Tuesday Morning Reads

Monday Morning Reads



Open Interest Changes:



U.S. stock futures rise, following gains in most equities markets around the world, amid optimism that the coronavirus curve is flattening. Dow futures advance 1.3%, Nasdaq gains 1.5% and S&P futures rise 1.2%. The 10-year Treasury yield remains flat at 0.75%. In overseas markets, the Stoxx Europe 600 rises 0.9% and the DAX gains 1.1%. In Asia, markets also ended the session in the green - the Hang Seng rose 0.6%, China’s CSI 300 rose 1.9% and the Nikkei 225 increased 3.1%. In the U.S., Q1 earnings season kicks off with JPMorgan Chase (NYSE:JPM), Wells Fargo (NYSE:WFC) and Johnson & Johnson (NYSE:JNJ). With most of the coronavirus-related restrictions not taking effect until mid-March, investors will be focusing on any forward-looking commentary.

China’s trade isn’t out of the woods yet

Though the world’s second-largest economy recorded a trade surplus of $18.5B in March, vs. a deficit of $7.1B in the first two months of the year, China will now be facing lower demand from the countries it exports to. "Uncertainties are on the rise and China’s foreign trade is encountering bigger difficulties," said Li Kuiwen, a customs spokesperson. Still, investors cheered the economic news. China’s CSI 300 Index closed up 1.9% and Japan’s Nikkei Index gained 3.1%. Hong Kong’s Hang Seng rose 0.5%.

Airline relief deal nears the finish line

Airline industry officials expect all major airlines to accept the terms for grants, with some announcements expected as early as today. The government has set identical terms for industry players and says it won't negotiate individually with airline managements. Those terms include a requirement that 30% of the funds allotted to each airline be repaid and the issuance of warrants with prices already locked in. The Treasury Department is not demanding compensation from small carriers receiving $100M or less in payroll support. If the $25B in grants is allotted as expected, the government could end up owning about 3.0% of American Airlines (NASDAQ:AAL), 2.3% of United Airlines (NASDAQ:UAL), 1.3% of JetBlue (NASDAQ:JBLU), 1% of Delta Air Lines (NYSE:DAL) and 0.6% of Southwest Airlines (NYSE:LUV).

Tesla pursues rent reductions amid pandemic

Facing the need for cost savings amid the global pandemic, Tesla (NASDAQ:TSLA) is approaching landlords in search of reduced rent, the WSJ reports. "As a result of the increasing restrictions on our ability to conduct business, we would like to inform you that we will be reducing our monthly rent obligations effective immediately," reads one email the company sent. The news follows last week's announcement that Tesla would slash pay and furlough employees who couldn't work from home.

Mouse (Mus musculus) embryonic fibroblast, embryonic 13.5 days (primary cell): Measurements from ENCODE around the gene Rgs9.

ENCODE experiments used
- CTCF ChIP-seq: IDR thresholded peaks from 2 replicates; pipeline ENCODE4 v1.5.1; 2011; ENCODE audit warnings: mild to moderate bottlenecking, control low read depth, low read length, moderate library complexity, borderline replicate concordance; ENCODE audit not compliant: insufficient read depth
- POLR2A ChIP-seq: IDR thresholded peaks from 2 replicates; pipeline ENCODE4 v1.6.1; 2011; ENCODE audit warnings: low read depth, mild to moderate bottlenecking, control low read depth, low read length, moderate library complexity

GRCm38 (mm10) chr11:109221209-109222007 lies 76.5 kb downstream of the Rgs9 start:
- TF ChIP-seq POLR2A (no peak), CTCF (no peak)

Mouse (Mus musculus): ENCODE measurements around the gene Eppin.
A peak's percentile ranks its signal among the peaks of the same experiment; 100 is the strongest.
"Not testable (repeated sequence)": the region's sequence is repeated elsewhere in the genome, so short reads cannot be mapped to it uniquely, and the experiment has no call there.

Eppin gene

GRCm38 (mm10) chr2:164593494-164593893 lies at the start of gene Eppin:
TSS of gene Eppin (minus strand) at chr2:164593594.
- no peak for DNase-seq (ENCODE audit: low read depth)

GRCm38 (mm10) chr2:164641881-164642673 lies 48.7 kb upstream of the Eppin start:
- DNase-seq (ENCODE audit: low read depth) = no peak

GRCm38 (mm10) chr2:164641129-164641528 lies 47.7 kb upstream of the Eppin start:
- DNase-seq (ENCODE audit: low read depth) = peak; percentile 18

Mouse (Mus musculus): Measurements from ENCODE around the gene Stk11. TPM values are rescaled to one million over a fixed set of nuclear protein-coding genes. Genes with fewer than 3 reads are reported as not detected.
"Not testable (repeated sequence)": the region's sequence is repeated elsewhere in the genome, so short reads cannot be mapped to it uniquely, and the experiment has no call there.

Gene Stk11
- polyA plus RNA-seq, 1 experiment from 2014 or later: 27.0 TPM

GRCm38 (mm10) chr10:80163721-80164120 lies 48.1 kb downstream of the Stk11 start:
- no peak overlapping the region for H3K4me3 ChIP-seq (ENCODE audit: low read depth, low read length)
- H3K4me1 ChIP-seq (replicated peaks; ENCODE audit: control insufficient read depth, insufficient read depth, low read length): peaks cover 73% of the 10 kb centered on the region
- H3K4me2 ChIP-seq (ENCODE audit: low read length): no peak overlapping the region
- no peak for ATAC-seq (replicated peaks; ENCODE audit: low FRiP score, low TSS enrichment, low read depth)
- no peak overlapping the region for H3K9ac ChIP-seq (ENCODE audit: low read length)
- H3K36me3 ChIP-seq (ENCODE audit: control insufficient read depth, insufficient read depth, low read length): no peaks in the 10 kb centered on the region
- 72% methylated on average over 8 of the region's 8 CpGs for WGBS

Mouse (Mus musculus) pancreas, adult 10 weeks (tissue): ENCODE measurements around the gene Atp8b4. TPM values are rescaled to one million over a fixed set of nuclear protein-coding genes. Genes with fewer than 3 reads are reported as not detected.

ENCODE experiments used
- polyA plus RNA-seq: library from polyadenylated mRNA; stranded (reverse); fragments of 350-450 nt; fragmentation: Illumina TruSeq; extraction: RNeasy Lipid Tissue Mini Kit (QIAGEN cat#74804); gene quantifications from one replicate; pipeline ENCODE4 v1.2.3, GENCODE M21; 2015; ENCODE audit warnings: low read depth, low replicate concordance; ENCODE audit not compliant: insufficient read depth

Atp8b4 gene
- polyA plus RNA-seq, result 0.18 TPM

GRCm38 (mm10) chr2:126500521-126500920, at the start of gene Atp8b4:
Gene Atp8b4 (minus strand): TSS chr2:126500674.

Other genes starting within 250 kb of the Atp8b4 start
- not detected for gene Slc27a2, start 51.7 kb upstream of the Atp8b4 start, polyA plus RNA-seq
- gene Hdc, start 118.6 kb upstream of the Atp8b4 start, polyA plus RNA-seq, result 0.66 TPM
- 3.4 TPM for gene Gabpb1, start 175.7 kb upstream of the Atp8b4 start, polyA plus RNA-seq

Go deeper: Look at Tesla’s balance sheet.

India extends 1.3B-person lockdown until May 3

As widely expected, India is extending the world's biggest pandemic lockdown at least until May 3. The country's restrictions were set to end today, even as its confirmed case count crossed 10,000 and deaths hit 339 (low numbers compared to harder-hit countries, which experts caution may be due to low testing levels). Despite the extension of the restrictions, India has expressed an interest in at least partially restarting its manufacturing industry now rather than later.

The case for India investments weakens

The country’s economy was already weakening when the coronavirus hit, giving investors fewer reasons to buy Indian stocks and bonds, said BlackRock’s head of Asian credit, Neeraj Seth. "India entered the whole situation of COVID on a weaker footing," and the lockdown has put more pressure on the banking system, he told CNBC. BlackRock is cautious on Indian credit at the lower end of the spectrum, but fixed income investments could benefit as India’s central bank is expected to cut interest rates, he said.
Go deeper: Check ETF performance by country.

Exxon taps bond market for second time in a month

The oil giant raised $9.5B in debt on Monday, less than a month after issuing $8.5B, as it seeks to bolster its finances while the market is still receptive to issuers of new debt. In the latest offering, Exxon (NYSE:XOM) sold five different bonds with durations ranging from five to 31 years. The issue highlighted investor demand for the debt, as the offering was upsized from the $9B issue originally planned and Exxon was able to borrow at a lower price than the March deal.
Go deeper: Look into Exxon’s financials.

What else is happening...

Fed launches commercial paper funding facility today.

DOJ puts the heat on British American Tobacco (NYSE:BTI).

Disney (NYSE:DIS) enters new $5B credit agreement.

Roku (NASDAQ:ROKU) early Q1 numbers show growth turn.

Navistar (NYSE:NAVconserves cash.

Today's Markets
In Asia, Japan +3.1%. Hong Kong +0.56%. China +1.6%. India closed.
In Europe, at midday, London -0.37%. Paris -0.03%. Frankfurt +1.1%.
Futures at 6:00, Dow +1.3%. S&P +1.2%. Nasdaq +1.5%. Crude -1.6% to $22.06. Gold +0.1% to $1,763.40. Bitcoin +2.5% to $6,858.
Ten-year Treasury Yield flat at +0.75%

Today's Economic Calendar
8:30 Import/Export Prices
8:55 Redbook Chain Store Sales
11:05 Fed's Bullard: “COVID-19 Briefing”
12:30 PM Fed's Evans Speech

Known to most as Uranium Pinto Beans, Jason has more than 15 years under his belt of trading stocks, options and currencies. His expertise primarily lies in chart analysis, and he has a strong eye for undervalued stock. Because he’s got the ability to identify great risk/reward trades he usually enjoys taking the path less traveled and reaping the benefits from the adventure.

He is a co-founder of Option Millionaires, and he is best known for his weekly webinars with Scott, as well as his high level training webinars and charts found in the forums.

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